There’s a limited amount of bandwidth afforded to contemporary jazz music in the indie landscape, so it’s really saying something that Kamasi Washington has managed to stand out as one of the modern jazzmen that mainstream music fans pay attention to (although his association with Kendrick Lamar certainly helps). This doesn’t mean that the Los Angeles saxophonist is making music that’s inherently accessible: Jazz is often hard to approach as a casual fan, but Washington holds the door open for everybody with some grooves you can bob your head to and solos you can appreciate. Beyond that, though, there’s an absolute ton going on. To the jazz-ignorant (such as myself, admittedly), the genre can often come across as aimless or meandering, but on Heaven And Earth, it never feels like Washington is wasting time, or like he’s moving without purpose. Every sound is directed in a forward-facing motion, in all the myriad moods, emotions, and ideas he explores on his immense sophomore album.–Derrick Rossignol
45. Metric, Art Of Doubt
Emily Haines has been in the business of misery for over twenty years, carefully sharpening all her personal gloom into sheer, searing rock songs that cut to the quick like no other — in large part, because they’re coming from a woman. The longevity of her band, Metric, hasn’t halted the Canadian rock quartet from undergoing a kind of metamorphosis on nearly ever album, and their latest, Art Of Doubt, is no different. This record restores Metric to their early glory, rivaling their 2009 hit record Fantasies in scope and accessibility; it’s a collection of songs about power, loss of control, grief, agony, and restoration.
And Haines’ crystalline alto never warps under the pressure of these intensive emotions, twisting instead, into something wise and fierce as the record unfolds. The group cites moving band member James Shaw out of his role as de facto producer and bringing in Justin Meldal-Johnsen for production duties as a major shift that helped restore melodic synergy, and that’s apparent all over the album. It holds together exactly like a record should, not a trace of doubt, even when the lyrics question everything on the planet — including the misery they contain. —C.W.
44. Interpol, Marauder
For 16 years, we’ve all known what to expect from Interpol, and the band’s latest album Marauder doesn’t radically diverge from that template. They’re still writing dark-hued post-punk songs with sneaky-funny absurdist lyrics. They’re still running at either a fast mid-tempo or a slow mid-tempo. They still wear incredible suits. But what’s impressive this time around is how much fun these guys — still a trio, because why bother replacing Carlos D? — still seem to have at finding new ways to explore the surprisingly resplendent contours of mopey goth-dude pop-rock.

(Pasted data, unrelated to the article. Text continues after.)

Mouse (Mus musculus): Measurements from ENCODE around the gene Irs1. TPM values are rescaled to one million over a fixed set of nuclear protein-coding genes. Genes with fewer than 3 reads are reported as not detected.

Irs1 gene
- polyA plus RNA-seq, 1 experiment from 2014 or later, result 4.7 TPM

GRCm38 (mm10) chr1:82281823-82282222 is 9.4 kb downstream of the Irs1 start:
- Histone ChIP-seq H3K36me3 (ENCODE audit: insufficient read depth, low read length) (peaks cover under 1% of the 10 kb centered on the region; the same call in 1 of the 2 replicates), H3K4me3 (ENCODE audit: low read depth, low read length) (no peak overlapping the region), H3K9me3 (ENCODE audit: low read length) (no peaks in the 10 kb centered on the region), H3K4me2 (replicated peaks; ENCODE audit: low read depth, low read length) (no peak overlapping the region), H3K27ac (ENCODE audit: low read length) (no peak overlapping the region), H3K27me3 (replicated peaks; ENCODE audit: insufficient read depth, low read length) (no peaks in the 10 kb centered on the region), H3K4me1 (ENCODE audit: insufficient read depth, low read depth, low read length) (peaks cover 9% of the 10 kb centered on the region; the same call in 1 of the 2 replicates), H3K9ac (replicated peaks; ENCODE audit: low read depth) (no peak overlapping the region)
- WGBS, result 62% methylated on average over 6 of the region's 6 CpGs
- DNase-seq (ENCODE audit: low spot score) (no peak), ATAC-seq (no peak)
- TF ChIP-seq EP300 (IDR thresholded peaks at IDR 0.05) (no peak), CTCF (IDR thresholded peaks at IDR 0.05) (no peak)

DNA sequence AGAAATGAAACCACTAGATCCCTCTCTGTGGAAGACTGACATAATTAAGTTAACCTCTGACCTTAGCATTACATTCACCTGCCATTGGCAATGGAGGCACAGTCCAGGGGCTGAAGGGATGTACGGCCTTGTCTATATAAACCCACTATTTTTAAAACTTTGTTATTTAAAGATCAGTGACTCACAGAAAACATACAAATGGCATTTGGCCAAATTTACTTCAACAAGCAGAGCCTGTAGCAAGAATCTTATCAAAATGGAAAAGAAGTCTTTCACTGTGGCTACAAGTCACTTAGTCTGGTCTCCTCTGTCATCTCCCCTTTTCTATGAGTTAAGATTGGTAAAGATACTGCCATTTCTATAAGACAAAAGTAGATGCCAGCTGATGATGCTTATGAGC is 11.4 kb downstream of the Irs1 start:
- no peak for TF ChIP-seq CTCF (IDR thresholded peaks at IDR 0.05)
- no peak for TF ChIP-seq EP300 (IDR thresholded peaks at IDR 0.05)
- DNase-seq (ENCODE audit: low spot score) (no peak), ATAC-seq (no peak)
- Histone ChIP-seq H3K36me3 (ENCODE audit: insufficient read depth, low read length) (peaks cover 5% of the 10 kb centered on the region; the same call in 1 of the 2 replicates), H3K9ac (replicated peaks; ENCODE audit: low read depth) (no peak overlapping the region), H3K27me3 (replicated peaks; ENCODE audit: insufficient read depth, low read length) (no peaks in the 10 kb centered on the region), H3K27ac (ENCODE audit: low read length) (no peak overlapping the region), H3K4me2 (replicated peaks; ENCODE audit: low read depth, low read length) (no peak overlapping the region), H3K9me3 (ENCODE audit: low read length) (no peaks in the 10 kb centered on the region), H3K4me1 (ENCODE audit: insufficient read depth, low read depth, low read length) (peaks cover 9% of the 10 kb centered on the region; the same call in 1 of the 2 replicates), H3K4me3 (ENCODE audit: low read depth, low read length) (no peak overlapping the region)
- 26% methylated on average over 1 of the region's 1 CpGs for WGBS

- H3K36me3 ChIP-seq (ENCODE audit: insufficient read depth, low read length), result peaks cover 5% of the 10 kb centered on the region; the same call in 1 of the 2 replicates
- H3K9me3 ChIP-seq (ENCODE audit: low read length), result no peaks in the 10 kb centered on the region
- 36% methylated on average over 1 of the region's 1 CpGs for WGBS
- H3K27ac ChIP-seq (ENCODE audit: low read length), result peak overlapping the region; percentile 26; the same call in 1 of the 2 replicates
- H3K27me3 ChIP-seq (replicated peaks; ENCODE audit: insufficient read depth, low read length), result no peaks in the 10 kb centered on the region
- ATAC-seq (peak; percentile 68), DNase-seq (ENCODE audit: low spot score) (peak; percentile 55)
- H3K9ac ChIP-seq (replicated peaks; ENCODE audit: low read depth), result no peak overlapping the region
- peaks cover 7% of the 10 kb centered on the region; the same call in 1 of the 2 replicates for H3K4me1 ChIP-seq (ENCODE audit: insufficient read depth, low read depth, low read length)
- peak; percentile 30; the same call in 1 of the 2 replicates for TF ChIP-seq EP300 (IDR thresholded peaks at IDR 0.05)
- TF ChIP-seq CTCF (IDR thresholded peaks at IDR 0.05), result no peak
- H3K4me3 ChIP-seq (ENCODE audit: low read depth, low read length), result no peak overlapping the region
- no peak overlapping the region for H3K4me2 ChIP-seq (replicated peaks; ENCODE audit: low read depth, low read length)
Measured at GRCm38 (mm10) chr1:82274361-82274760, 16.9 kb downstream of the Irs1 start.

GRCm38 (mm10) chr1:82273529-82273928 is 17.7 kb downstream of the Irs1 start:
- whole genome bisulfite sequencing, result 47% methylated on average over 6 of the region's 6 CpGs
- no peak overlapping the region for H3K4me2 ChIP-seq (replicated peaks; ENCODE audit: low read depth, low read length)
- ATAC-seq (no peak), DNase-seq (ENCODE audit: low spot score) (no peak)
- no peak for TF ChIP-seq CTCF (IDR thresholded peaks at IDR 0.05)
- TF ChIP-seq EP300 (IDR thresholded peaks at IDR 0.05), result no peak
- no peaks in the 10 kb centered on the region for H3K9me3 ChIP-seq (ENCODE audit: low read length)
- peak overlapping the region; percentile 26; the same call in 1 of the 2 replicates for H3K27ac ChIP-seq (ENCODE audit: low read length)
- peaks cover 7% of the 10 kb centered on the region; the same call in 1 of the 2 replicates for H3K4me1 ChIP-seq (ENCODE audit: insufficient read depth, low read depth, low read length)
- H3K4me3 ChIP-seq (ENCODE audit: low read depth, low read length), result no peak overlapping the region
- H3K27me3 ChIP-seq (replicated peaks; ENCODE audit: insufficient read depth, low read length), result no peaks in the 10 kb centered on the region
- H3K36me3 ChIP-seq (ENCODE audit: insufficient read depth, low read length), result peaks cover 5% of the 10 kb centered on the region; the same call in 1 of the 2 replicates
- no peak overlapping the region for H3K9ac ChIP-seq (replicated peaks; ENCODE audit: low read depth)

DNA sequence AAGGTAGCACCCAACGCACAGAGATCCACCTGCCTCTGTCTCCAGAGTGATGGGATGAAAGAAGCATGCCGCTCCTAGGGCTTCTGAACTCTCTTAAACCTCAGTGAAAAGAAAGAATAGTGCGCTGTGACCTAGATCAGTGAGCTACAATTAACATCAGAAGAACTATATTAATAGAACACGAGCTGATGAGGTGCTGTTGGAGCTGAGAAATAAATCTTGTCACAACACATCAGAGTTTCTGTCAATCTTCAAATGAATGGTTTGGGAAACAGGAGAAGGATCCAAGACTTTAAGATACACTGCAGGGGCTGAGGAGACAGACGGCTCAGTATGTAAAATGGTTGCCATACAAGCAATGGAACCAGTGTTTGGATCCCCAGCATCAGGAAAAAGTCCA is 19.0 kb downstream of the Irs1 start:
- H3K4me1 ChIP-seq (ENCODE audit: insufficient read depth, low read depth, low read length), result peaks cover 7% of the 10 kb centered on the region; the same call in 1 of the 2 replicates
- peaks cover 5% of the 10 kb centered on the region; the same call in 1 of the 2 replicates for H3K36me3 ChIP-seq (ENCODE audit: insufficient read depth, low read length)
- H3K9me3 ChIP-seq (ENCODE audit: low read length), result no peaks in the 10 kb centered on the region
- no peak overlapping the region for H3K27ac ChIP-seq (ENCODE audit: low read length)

This is, in a sense, a back-to-basics record: While Interpol is known for making pristine-sounding albums at a deliberate pace, Marauder was recorded live to tape, capturing the band at its rawest and sweatiest. (Relatively speaking, of course — those suits remain immaculate.) This feistiness provides a welcome edge to the ringing guitar and monotone vocals that are endemic to Interpol songs, underscoring the secret to the band’s enduring success — their vibrant, in-concert energy. Oh, and Marauder wouldn’t be a standout late-period Interpol album without some off-the-wall (and highly quotable) lyrics. (From “Party’s Over”: “Rock n’ roll b*tch I’m into it / I like to show you my stuff / Baby cheetahs the Himalayas / What’s got you startled umbilical.”)–Steven Hyden
43. Drake, Scorpion
I don’t know if “Drake fatigue” is a real thing, especially given the enduring, inescapable catchiness of “In My Feelings,” with its accompanying viral dance challenge and hilariously convoluted conspiracy theories. And, I might be a little more optimistic on that front than most, seeing subtle hints of creative growth on his mega-sized double album, Scorpion. After all, his empowerment anthems like “Nice For What” and “God’s Plan” were accompanied by suitably reflective, uplifting music videos courtesy of rookie video director Karena Evans. He spoke to his son on the introspective “March 14,” which turned out to be as personal a risk as creative. And in the album’s lighter moments, he seemed like he might finally be enjoying the trappings of fame, shedding the “suffering from success” demeanor of his Take Care album cover. Scorpion had some of the biggest moments of Drake’s career, and after a decade in the game — and almost half that time at the top — it’s impressive to think that, like the fine wines he’s so enamored with drinking, he’s still getting better with age.–A.W.
42. Charlie Puth, Voicenotes
Has anyone pulled off as epic of a rebranding in 2018 as Charlie Puth? Prior to this year, the “See You Again” singer made headlines for the ridiculous quotes he gave journalists (“I’m hungies!”) and his romantic exploits (Bella Thorne and Selena Gomez, though Selena tells a different story). But this year, Puth proved he’s “hungies” for more than just tabloid attention.
Voicenotes is a runaway critical smash. From the synths on “LA Girls” to the snaking bassline of “Attention,” every song on the album is immaculately crafted. Though Puth dips in and out of about a million genres — he has features from Boyz II Men and James Taylor, another “See You Again”-style weepie, and some yacht rock bangers — the album is also cohesive as a whole. Listening to Voicenotes, you get the impression that Puth is more confident than ever in who he is as an artist. For anyone who is still too distracted by Puth’s public image to open yourself up to his earworm bops, the man has some words for you: “You could either hate me or love me / But that’s just the way I am.”–Chloe Gilke